When Maggie looks into the mirror she sees a thin girl holding up a small pink dress. But in reality, Maggie is a chubby young girl who is trouble by her weight.

That's a description of what is seen on the cover of an upcoming children's book titled Maggie Goes On A Diet, written by Paul Michael Kramer. The book is set to come out on Oct. 16, but has been getting much criticism from parents, pediatricians and nutritionists.

Online bookstore Amazon describes the book as being about a 14 year old girl who goes on a diet and is transformed from being extremely overweight and insecure to a normal sized girl who becomes the school soccer star. Through time, exercise and hard work, Maggie becomes more and more confident and develops a positive self image.

The bookstore suggests that the book is for children 6 years and over.

Barnes and Noble recommends the book for children ages 6 to 12.

But experts in nutrition said the storybook plotline doesn't reflect what happens in real children's lives.

Joanne Ikeda, a nutritionist emeritus at University of California-Berkeley, spoke to ABC News on Thursday without seeing the book.

She said highlighting imperfections in a boy's or girl's body does not empower a child to adopt good eating habits.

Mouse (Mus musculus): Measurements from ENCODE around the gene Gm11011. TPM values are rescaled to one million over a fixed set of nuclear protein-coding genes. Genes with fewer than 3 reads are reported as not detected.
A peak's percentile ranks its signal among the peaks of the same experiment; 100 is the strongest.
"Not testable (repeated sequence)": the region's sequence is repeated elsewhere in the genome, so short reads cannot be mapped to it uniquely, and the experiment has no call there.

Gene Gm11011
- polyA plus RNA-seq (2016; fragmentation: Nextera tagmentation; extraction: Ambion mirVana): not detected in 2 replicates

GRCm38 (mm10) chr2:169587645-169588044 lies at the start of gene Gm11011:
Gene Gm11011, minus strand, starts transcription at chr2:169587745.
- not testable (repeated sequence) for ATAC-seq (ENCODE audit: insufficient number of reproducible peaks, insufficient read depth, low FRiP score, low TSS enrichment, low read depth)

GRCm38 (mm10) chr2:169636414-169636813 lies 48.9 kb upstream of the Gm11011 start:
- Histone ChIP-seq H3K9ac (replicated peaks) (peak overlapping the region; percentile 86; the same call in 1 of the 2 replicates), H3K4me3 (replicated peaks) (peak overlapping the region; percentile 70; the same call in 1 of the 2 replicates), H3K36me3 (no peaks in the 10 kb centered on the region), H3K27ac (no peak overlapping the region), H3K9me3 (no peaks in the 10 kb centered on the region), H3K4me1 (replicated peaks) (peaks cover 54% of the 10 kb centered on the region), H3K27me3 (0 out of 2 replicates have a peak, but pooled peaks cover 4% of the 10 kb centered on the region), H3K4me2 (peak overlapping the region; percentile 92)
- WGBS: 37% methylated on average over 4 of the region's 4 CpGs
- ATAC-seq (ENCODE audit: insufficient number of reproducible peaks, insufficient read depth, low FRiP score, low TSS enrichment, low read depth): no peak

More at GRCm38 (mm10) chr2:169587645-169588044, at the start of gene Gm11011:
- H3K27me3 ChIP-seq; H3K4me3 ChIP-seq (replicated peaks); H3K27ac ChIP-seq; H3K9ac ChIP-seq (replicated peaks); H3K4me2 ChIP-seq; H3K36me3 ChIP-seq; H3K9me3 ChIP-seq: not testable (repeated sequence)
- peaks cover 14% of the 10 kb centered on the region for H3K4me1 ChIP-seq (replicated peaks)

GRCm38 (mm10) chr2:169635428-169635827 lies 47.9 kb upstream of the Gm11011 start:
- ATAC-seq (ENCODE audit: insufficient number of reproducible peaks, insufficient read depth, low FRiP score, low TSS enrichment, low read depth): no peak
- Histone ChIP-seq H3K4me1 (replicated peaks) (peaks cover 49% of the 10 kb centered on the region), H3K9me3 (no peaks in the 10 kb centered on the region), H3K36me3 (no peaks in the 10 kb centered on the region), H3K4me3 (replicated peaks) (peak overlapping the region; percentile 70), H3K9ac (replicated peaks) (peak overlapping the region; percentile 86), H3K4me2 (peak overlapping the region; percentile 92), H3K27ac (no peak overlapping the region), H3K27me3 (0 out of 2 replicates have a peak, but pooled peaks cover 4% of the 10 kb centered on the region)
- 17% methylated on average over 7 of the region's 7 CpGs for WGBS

As a matter of fact, in reality, dieting down to a smaller clothing size doesn't guarantee living happily ever after.

Body dissatisfaction is a major risk for eating disorders in children all the way up through adulthood, Ikeda said.

And, role models like Maggie can perpetuate the idea that if you don't look like Cinderella, you're a failure, Ikeda said. I wouldn't want a child to read this ... because they might, in fact, try to do this and fail. What is that going to do to their self-esteem?

The Centers for Disease Control and Prevention said obesity now affects 17 percent of all children and adolescents in the United States, which is triple the rate from just one generation ago, and that one of seven low-income, preschool-aged children is obese.

The federal government has developed methods to help teach children the importance of a healthy diet at an early age. First lady Michelle Obama alsolaunched the Let's Move! initiative, which is dedicated to solving the challenge of childhood obesity. The initiative also gives parents helpful information and foster environments that support healthy choices. It slso focuses on providing healthier foods in schools and ensuring that every family has access to healthy, affordable food.

This is the first time that Kramer wrote books that tackle issues kids face. He has written books for children that deal with issues such as personal hygiene, bullying and wetting the bed. The books are written in rhyme, according to Kramer's Web site, and some will be released this year.

He published the books Bullies Beware! and Booger Bob last year. Bullies Beware! is about a bullied boy named Mikey and Booger Bob aims to teach children about personal hygiene.

Ikeda told ABC News that Kramer seems well-intentioned but very misguided.

What do you think about Kramer's new book.